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Homeopathy? Quackery! And don't get him started on chiropractors.

James Randi has escaped a locked coffin submerged in the sea, and from a straitjacket dangling over Niagara Falls. Choose a word from a 200-page book, and he'll guess it. Pick an object, and he'll make it fade from sight.

He gave up performing as the Amazing Randi years ago, but his words to the audience at the end of each show gave a preview of his next act.

"Everything you have seen here is tricks," he would say. "There is nothing supernatural involved here. I hope you'll accept my word for that. Thank you and good evening."

For more than two decades, Randi has been the country's skeptic-in-chief, aiming his arrow of rationalism at psychics and faith healers, mediums and mentalists.

Toronto-born Randall James Hamilton Zwinge's storied career as a magician and escape artist came after the child prodigy dropped out of high school and left home to join the carnival. His stage routine gave way to a nagging need to speak out against those whose work he regarded as nonsense - not just those who read palms and minds, but chiropractors, homeopaths and the like.

Randi's "coming out" as a skeptic essentially arrived on a 1972 episode of The Tonight Show in which he helped Johnny Carson set up Uri Geller, the Israeli performer who claimed to bend spoons with his mind. Randi ensured the spoons and other props were kept from Geller's hands until showtime to prevent tampering. The result was an agonizing 22 minutes in which Geller was unable to perform any tricks.

In the years since, he has garnered a MacArthur fellowship, established the James Randi Educational Foundation and become guardian of a $1-million prize earmarked for anyone who can prove supernatural powers. It remains unclaimed.

Randi will go to great lengths to expose - whether it be years of research for books debunking everything from Nostradamus to extrasensory perception or the days he spent in his car, eating Twinkies and drinking Pepsi as he waited for the chance to go through the trash of a faith healer.

For all the analysis Randi puts into seemingly everything, he still finds delight in observing magic he knows is a stunt or watching a film that is just fantasy.

Randi is 78 years old, 5 feet 6, with gold-rimmed glasses, a bald head and bushy white eyebrows and beard.

He is energetic and lucid, quick with a joke, and looking back on his life he can't help feeling some frustration. No matter what fraud-busting light he casts on purveyors of the paranormal, they seem to pull off escape acts of their own, continuing to win followers and to earn checks.

His voice grows as he begins the litany of offenders: television faith healer Peter Popoff and psychic Sylvia Browne and so on. He once showed that the messages Popoff claimed to be getting from God about his audience were actually coming from his wife through an earpiece. Browne once agreed to take his challenge and prove her abilities, but later backed out.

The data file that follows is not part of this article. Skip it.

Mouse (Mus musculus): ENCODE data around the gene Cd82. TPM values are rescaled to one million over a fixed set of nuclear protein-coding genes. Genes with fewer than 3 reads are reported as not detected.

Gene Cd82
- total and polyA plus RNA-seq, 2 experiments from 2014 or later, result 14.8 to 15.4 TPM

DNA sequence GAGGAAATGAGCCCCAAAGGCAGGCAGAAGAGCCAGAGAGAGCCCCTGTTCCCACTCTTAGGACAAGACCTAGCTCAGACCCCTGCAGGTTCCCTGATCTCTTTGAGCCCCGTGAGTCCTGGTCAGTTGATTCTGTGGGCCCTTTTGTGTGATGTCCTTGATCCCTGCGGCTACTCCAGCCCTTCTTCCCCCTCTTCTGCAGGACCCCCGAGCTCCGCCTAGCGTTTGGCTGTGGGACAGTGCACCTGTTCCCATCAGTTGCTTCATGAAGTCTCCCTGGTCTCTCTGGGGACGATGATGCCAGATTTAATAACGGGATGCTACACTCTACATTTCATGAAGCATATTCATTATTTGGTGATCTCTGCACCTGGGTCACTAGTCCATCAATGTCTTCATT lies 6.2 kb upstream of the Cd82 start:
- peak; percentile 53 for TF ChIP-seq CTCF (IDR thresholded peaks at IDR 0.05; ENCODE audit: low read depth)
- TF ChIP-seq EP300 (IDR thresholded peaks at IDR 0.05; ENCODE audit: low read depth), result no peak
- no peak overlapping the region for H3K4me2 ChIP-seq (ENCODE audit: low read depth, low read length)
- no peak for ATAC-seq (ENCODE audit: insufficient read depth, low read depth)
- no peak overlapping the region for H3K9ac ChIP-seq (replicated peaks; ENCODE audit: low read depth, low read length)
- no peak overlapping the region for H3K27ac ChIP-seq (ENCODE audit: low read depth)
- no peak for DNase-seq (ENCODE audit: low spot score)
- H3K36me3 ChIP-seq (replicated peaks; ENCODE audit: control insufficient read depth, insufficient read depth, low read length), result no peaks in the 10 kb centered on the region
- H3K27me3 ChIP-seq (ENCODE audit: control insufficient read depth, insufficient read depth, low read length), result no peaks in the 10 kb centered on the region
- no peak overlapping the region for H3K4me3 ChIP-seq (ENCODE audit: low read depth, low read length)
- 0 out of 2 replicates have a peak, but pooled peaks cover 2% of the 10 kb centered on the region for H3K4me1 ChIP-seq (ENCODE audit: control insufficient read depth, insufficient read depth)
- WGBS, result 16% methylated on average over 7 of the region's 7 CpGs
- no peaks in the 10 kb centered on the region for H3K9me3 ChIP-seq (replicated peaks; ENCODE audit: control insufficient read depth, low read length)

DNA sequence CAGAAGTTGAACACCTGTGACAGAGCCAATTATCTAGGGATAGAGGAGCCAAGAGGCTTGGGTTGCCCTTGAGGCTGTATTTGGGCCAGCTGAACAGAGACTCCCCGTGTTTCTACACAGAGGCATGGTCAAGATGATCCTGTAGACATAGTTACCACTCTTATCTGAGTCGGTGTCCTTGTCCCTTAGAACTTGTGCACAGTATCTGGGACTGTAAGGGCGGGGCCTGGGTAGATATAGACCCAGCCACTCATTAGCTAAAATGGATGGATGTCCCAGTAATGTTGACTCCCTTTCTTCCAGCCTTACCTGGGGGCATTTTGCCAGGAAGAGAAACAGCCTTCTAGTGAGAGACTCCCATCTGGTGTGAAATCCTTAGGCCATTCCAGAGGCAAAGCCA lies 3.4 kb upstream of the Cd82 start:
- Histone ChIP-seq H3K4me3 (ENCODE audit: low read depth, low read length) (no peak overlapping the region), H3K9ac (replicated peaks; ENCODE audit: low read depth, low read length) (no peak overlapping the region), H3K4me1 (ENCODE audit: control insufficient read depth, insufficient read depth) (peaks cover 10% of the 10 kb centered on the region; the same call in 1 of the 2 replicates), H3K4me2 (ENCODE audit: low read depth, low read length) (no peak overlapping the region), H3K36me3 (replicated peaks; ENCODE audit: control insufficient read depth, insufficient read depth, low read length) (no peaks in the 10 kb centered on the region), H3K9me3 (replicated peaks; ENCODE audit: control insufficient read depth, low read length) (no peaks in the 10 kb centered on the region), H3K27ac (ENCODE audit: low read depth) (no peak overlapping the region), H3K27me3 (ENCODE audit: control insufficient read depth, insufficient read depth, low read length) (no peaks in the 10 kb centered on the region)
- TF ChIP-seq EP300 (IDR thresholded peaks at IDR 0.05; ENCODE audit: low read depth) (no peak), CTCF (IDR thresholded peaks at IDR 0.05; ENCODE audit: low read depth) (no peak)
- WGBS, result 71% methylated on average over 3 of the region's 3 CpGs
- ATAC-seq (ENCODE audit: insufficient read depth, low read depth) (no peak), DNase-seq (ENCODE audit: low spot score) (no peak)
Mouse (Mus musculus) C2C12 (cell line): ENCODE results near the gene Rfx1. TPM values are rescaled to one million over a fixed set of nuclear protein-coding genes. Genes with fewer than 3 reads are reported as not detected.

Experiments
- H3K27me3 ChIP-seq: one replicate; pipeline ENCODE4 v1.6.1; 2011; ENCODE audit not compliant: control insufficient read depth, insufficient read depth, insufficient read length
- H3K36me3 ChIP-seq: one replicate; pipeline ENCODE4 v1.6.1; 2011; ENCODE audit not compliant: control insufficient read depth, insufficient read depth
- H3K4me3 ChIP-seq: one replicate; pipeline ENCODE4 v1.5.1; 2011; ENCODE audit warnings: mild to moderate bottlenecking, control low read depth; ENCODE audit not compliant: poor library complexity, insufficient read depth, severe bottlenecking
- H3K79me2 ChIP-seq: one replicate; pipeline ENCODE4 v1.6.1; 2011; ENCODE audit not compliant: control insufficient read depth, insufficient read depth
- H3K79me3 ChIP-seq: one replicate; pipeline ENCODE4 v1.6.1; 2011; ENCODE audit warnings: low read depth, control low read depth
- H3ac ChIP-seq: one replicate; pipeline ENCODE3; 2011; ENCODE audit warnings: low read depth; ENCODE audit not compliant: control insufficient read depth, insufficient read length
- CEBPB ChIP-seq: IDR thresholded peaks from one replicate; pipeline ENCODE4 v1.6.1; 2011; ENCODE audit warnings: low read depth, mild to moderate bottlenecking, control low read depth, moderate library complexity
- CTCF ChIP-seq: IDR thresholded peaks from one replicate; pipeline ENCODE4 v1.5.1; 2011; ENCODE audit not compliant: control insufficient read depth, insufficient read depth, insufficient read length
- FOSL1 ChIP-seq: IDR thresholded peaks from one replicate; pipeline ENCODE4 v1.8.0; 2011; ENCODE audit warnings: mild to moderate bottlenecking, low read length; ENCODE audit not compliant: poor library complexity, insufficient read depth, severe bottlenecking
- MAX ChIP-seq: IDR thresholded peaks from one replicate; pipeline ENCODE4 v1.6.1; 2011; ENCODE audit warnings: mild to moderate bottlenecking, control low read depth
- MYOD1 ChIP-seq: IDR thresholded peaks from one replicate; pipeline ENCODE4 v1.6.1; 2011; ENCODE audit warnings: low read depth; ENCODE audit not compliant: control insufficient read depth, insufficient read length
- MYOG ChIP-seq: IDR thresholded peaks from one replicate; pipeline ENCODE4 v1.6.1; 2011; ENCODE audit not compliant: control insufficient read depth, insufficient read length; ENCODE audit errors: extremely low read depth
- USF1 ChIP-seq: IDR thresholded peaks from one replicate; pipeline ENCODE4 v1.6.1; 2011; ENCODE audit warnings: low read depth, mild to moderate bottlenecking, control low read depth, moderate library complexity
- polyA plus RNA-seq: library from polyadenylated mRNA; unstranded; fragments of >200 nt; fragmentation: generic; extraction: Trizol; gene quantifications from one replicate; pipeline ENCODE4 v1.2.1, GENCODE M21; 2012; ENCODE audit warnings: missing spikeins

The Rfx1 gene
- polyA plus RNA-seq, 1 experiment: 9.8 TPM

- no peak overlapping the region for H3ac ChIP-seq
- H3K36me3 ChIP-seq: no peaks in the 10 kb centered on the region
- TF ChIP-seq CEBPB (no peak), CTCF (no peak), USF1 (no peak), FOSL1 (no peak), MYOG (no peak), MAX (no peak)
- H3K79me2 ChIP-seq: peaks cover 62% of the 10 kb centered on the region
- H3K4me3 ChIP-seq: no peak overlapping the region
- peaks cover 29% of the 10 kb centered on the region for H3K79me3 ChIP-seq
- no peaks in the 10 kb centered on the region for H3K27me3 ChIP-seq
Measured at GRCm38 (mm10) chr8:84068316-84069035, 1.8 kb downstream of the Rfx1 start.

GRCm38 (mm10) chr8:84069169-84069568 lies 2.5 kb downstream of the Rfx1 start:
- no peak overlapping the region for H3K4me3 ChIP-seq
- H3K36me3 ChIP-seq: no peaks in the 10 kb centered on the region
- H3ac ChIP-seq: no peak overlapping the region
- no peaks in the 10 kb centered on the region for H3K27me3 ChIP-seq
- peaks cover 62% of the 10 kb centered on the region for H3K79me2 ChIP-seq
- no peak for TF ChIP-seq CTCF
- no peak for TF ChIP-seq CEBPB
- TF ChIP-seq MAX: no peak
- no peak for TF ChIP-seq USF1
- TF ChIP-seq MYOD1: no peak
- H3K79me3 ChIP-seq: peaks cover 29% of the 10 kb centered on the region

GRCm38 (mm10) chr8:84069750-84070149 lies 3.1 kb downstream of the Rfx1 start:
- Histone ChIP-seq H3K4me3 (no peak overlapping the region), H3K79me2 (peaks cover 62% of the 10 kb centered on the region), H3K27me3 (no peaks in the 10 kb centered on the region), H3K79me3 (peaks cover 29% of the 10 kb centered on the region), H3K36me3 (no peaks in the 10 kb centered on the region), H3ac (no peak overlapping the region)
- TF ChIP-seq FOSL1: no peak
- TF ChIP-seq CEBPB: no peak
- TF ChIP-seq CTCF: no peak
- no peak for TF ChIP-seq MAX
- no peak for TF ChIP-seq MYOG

Geller, who remains a target on Randi's Web site, acknowledges his appearance on The Tonight Show was a humiliation but notes his career has soldiered on.

"I thought, 'This is it. I'm finished.' But exactly the opposite happened," Geller said. "People like Randi - skeptics - actually made my career. They did for me what a PR man would have asked a million dollars for."

Geller said he will not take Randi's $1-million challenge because he has no interest getting involved with someone who hates him. Randi says hate is too strong a word, but there is such vitriol when the men talk of one another it seems their battle could continue into the afterlife.

Randi has made an arrangement. He says if he dies before Geller, he'd like to be cremated and for the ashes to be given to a friend.

"My best friend is instructed to throw them in Uri Geller's eyes," he said, purportedly as a joke. "I'd like him to get an eyeful of my ashes. I think that would be appropriate."


Skeptic James Randi speaks on ...


"There's obviously life elsewhere in the universe. I think mathematically that's inescapable because of the almost infinite size of the universe." But he doesn't believe in UFOs because of the great distances they would have to travel and the lack of evidence. "I cannot imagine they wouldn't land on the lawn of the White House, for example, instead of some drunken fisherman someplace in Okefenokee Swamp."


"I think that the same way a computer dies when you put a bullet through it after pulling the plug out, I don't think that we live beyond the grave at all. I don't see any reason to, I don't see any compelling evidence to support that belief."


(The idea that tiny amounts of certain natural substances stimulate the body's healing response).

"Sheer quackery. It's not only physically, chemically impossible to have any effect, but any definitive tests that have been done have been negative."


"Charlatans that take advantage of the credulity and naivete of their followers."


"The present government, which uses faith-based initiatives, I think has been a very negative system for us. And I think that this administration has been most harmful to our reputation around the world as far as logic and rationality and critical thinking go."


"Chiropracty is based upon a totally false premise that there are subluxations in the spine and such."


"Love is a great idea. I can't define it very well but you'll recognize it when you see it or when it happens, I guess."